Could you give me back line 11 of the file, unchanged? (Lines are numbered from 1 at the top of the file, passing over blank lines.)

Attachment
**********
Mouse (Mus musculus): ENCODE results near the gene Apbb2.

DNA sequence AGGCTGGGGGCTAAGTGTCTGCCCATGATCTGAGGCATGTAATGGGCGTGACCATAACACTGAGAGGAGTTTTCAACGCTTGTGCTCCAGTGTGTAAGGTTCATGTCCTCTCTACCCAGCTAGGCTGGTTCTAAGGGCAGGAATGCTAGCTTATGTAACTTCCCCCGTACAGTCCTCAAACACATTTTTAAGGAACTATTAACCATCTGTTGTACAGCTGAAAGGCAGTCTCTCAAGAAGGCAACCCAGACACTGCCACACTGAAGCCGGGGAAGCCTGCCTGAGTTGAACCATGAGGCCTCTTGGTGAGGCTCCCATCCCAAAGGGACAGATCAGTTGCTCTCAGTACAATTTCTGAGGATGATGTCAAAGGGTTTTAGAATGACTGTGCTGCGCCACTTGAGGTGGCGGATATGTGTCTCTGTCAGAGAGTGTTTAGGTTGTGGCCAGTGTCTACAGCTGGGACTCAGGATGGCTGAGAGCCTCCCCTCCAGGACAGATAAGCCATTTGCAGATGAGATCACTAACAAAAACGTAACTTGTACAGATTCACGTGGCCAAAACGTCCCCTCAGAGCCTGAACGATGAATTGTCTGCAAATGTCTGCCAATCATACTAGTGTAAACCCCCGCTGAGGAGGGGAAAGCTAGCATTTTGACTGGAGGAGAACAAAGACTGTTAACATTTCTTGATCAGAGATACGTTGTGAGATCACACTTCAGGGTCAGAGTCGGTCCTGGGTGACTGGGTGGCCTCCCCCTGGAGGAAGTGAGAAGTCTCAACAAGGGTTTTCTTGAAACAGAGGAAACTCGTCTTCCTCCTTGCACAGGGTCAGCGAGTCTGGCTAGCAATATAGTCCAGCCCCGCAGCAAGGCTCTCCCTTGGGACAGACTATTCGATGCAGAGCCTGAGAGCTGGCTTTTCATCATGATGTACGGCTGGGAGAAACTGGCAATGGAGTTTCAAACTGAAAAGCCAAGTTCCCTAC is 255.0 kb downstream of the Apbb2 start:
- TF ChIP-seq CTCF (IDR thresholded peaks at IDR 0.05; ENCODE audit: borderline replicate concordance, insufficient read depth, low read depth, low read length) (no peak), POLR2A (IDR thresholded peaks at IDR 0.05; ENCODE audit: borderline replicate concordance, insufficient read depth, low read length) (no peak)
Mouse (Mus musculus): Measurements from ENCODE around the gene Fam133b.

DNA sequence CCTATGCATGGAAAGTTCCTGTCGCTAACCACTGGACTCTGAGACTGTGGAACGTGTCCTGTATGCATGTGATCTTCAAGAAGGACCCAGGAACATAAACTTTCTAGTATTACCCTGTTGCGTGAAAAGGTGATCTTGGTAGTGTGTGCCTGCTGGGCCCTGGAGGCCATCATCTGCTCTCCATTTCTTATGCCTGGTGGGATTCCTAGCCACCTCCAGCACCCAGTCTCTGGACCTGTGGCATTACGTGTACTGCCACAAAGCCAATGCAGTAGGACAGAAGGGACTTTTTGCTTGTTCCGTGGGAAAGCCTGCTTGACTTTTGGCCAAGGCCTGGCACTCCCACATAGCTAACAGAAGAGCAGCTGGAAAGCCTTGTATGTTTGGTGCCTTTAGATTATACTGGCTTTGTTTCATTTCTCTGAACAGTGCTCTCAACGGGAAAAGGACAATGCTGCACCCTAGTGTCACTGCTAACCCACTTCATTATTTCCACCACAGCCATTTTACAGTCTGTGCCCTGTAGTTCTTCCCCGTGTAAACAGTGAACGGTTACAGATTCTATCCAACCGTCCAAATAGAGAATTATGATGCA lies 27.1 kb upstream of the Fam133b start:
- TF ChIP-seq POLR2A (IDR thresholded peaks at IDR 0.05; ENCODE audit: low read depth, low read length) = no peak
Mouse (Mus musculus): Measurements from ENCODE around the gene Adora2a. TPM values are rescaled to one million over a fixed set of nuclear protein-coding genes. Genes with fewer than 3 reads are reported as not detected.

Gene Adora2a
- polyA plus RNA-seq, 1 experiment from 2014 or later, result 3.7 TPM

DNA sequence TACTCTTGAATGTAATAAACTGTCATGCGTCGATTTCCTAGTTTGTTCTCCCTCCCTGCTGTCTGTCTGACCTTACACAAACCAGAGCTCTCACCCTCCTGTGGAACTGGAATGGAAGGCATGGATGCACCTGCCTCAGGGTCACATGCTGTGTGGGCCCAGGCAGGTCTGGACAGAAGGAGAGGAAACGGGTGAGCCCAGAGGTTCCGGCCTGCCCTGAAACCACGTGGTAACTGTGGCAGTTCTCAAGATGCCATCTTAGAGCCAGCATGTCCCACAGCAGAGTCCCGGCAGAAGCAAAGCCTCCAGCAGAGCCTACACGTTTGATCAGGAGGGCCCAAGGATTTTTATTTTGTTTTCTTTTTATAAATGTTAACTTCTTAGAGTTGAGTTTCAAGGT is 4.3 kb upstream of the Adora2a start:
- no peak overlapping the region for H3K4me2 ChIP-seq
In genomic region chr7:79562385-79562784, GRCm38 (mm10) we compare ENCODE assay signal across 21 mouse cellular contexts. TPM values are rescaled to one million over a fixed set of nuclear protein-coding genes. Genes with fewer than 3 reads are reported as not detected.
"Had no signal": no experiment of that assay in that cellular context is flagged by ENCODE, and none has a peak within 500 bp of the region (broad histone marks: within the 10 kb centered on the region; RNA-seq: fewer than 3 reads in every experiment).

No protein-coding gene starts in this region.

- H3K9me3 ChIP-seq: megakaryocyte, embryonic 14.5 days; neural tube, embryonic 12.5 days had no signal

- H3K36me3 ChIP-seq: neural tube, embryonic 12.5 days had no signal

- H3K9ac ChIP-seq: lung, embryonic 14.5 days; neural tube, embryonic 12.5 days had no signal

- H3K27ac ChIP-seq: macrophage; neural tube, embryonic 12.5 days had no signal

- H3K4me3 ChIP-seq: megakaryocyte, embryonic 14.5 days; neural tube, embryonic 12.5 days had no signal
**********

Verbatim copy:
- no peak overlapping the region for H3K4me2 ChIP-seq